Page:The Comic English Grammar.djvu/147

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If you are talking to a clergyman about another member of the clerical profession, adopt some other method of describing his avocation than that of saying, "I believe he is in your line."

Do not recommend an omelet to a lady, as a good article.

Be cautious not to use the initial letter of a person's surname, in mentioning or in addressing him. For instance, never think of saying, "Mrs. Hobbs, pray, how is Mr. H.?"

Call all articles of dress by their proper names. What delight can be found by a thinking mind in designating a hat as a tile, trousers, kickseys, a neckerchief, a fogle, or a choker; or a great coat, an upper Benjamin? And never speak of clothes, collectively, as toggs or toggery.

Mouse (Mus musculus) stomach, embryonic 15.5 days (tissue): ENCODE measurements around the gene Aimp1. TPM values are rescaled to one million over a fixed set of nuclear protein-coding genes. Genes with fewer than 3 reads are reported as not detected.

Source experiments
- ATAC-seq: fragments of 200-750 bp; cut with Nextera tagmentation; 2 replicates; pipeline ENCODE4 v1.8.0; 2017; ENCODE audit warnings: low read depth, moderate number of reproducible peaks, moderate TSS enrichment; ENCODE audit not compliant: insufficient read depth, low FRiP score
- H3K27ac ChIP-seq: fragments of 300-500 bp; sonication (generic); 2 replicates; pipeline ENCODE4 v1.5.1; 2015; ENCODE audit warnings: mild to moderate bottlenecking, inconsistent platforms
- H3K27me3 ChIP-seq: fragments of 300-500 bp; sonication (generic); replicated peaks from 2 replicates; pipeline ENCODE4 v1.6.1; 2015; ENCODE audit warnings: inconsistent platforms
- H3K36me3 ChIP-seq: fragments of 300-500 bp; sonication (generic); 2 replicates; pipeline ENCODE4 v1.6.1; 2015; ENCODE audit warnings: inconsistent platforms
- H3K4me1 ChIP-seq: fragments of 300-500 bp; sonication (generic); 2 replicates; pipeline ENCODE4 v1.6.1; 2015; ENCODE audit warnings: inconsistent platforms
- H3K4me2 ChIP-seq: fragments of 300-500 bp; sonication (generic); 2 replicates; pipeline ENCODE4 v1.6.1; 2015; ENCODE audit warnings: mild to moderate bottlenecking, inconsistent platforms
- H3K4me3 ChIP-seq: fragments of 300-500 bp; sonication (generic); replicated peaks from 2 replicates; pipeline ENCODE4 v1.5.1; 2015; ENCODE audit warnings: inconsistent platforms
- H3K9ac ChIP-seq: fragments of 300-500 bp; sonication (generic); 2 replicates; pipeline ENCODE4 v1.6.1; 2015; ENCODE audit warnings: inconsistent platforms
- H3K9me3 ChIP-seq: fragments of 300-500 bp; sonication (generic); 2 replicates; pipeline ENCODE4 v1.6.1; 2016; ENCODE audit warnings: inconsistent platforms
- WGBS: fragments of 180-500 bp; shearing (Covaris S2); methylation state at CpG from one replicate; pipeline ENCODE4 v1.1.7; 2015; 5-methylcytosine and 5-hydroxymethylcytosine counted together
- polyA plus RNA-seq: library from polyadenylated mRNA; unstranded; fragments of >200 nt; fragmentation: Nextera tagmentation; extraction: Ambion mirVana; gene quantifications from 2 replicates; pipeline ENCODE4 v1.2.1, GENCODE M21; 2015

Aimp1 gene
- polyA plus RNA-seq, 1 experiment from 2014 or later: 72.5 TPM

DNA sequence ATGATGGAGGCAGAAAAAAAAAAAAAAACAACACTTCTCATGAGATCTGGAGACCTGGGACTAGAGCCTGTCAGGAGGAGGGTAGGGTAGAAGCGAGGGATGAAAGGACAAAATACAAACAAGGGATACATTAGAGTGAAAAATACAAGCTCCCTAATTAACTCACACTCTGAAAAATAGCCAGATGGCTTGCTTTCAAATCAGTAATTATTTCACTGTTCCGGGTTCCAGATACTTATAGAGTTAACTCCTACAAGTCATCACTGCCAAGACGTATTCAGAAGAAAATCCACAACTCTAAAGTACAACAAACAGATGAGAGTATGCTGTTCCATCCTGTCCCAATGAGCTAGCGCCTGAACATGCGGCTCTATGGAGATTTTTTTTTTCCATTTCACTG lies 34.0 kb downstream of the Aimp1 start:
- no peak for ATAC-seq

We here approach the conclusion of our labors. Young gentlemen, once more it is earnestly requested that you will give your careful attention to the rules and admonitions which have been above laid down for your guidance. We might have given a great many more; but we hope that the spirit of our instructions will enable the diligent youth to supply, by observation and reflection, that which, for obvious reasons, we have necessarily left unsaid. And now we bid you farewell. That you may never have the misfortune of entering, with splashed boots, a drawing-room full of ladies; that you may never, having been engaged in a brawl on the previous evening, meet, with a black eye, the object of your affections the next morning; that you may never, in a moment of agitation, omit the aspirate, or use it when you ought not; that your laundress may